I recently set up a continuous integration process based on GitLab for a project based on Laravel and PostgreSQL. It took a while to get it right, so I am sharing here my final config.

Basic structure

The main GitLab CI configuration is held by a file at the root of your project that should be called .gitlab-ci.yml. From this file it is possible to call other shell scripts, but I have tried to hold up everything in just one place.

We will however manage a second file called .env.gitlab-ci that will hold all ENV variable configuration optios specific to GitLab CI.

Last but not least you will need a PHPUnit xml configuration file.

Step by step look into .gitlab-ci.yml

We’ll go line by line in the config file, but you can see the final result at the end of the article.

 

image: php:7.0

Here we select one of the available docker images with php already configured. You can find a complete list here: from https://hub.docker.com/r/_/php/

 

services:
- postgres:latest

From GitLab’s official documentation src:

The services keyword defines just another docker image that is run during your job and is linked to the docker image that the image keyword defines. This allows you to access the service image during build time.

It is very important to remark that if you add postgres as service to your application, the service container for PostgresSQL will be accessible under the hostname postgres. So, in order to access your database service you have to connect to the host named postgres instead of a socket or localhost. This will be important later when we configure our .env.gitlab-ci file.

 

variables:
POSTGRES_DB: mydb-test
POSTGRES_USER: runner
POSTGRES_PASSWORD: ""

Here you may use all the values you want as long as they match with those of .env.gitlab-ci and your phpunit.xml.

 

before_script:

Again from the official documentation src

before_script is used to define the command that should be run before all jobs, including deploy jobs, but after the restoration of artifacts. This can be an array or a multi-line string.

Lets explore all these commands one by one.

 

- >
set -xe
&& apt-get update -yqq
&& apt-get install -yqq
git
libicu-dev
libpq-dev
libzip-dev
zlib1g-dev

Simply installing some dependencies

  • git is needed to later install composer
  • libicu-dev will be necessary for the internationalization php extension (intl)
  • libpq-dev are the header files for postgres
  • libzip-dev and zlib1g-dev are necessary for zip manipulation and needed to activate the corresponding php extension. Without them our composer install command will throw a lot of warnings and try to download each package twice slowing the whol process down for 2 or more minutes

 

- >
docker-php-ext-install
pdo_pgsql
pgsql
sockets
intl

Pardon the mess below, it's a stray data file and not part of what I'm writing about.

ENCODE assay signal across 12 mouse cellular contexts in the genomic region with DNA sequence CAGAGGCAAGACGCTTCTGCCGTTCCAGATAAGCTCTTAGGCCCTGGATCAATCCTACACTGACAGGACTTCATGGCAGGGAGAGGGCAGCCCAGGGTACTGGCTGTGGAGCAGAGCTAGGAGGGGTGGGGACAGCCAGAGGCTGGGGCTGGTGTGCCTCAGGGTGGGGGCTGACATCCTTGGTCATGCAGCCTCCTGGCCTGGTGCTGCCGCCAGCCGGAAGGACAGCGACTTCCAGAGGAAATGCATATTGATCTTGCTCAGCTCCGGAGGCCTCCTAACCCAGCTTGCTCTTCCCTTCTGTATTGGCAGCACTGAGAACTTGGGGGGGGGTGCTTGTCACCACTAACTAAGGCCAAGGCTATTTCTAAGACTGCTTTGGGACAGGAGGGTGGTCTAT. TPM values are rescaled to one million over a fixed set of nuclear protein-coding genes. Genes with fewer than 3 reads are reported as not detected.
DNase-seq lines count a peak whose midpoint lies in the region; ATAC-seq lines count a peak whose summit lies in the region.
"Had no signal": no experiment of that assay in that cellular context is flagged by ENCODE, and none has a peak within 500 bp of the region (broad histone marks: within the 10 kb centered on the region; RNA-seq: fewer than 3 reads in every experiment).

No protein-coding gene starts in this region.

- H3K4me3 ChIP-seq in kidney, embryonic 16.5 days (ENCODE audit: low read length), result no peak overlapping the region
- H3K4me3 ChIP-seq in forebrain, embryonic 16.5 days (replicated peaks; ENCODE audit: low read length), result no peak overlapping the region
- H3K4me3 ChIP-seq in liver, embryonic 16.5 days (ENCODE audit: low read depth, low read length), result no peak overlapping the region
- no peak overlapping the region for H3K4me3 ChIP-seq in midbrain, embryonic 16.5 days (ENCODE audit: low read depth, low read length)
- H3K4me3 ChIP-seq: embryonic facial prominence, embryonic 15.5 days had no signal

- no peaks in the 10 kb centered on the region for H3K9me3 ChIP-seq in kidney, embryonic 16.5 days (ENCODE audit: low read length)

zip

docker-php-ext-install is a handy script for installing php extensions provided by the official php docker image. I restricted myself to the bare minimun of extension necessary for my project to run. You may need more.

 

- curl -sS https://getcomposer.org/installer | php
- php composer.phar self-update
- php composer.phar install --no-progress --no-interaction

Install composer and use it to install all of our project dependencies.

 

- cp .env.gitlab-ci .env

Set up the correct ENV variables. We’ll look into this file in a moment.

 

- php artisan key:generate
- php artisan help config:clear
- php artisan route:clear
- php artisan migrate:refresh

Set application key, clear a couple of caches just in case and run the migrations.

 

test:app:
script:
- vendor/bin/phpunit --configuration phpunit-gitlabci.xml

And finally run our PHPUnit test suite using our phpunit-gitlabci.xml config file.

Small break

That was the most complicated file, the rest is a piece of cake, but you deserve a rest :P

 

A brief look into .env.gitlab-ci

The file itself is quite self explainatory, and you can see the final version at the end of the article. But I wanted to highlight the database configuration.

DB_CONNECTION=pgsql
DB_PORT=5432
DB_HOST=postgres
DB_DATABASE=mydb-test
DB_USERNAME=runner
DB_PASSWORD=

Notice how the values for DB_HOST, DB_DATABASE and DB_USERNAME are the same as those of inside of the variables key on the .gitlab-ci.yml configuration file.

 

A brief note on phpunit-gitlabci.xml

This file may be optional depending on your local configuration. If your normal phpunit.xml file doesn’t define any DB_DATABASE env variable you would not need this. But if it happens to define one, and has a different value from that that you chose for GitLab’s CI you have to remember to set it correctly:

<env name="DB_DATABASE" value="mydb-test"/>

 

Summary

GitLab’s continuous integration system can be a blessing once is properly configured, but it can get a bit confusing if you trail off of the usual path and all you hear is docker image configuration linking and you’ve never worked with it before. Hopefully you’ll find this small guide useful  

.gitlab-ci.yml
image: php:7.0
services:
- postgres:latest
variables:
POSTGRES_DB: mydb-test
POSTGRES_USER: runner
POSTGRES_PASSWORD: ""

before_script:
- >
set -xe
&& apt-get update -yqq
&& apt-get install -yqq
git
libicu-dev
libpq-dev
libzip-dev
zlib1g-dev
- >
docker-php-ext-install
pdo_pgsql
pgsql
sockets
intl
zip
- curl -sS https://getcomposer.org/installer | php
- php composer.phar self-update
- php composer.phar install --no-progress --no-interaction
- cp .env.gitlab-ci .env
- php artisan key:generate
- php artisan help config:clear
- php artisan route:clear
- php artisan migrate:refresh

test:app:
script:
- vendor/bin/phpunit --configuration phpunit-gitlabci.xml

 

.env.gitlab-ci
APP_ENV=testing
APP_KEY=key
APP_DEBUG=true
APP_LOG_LEVEL=debug
APP_URL=http://localhost:8000

DB_CONNECTION=pgsql
DB_HOST=postgres
DB_PORT=5432
DB_DATABASE=mydb-test
DB_USERNAME=runner
DB_PASSWORD=

BROADCAST_DRIVER=log
CACHE_DRIVER=array
SESSION_DRIVER=array
QUEUE_DRIVER=sync
MAIL_DRIVER=log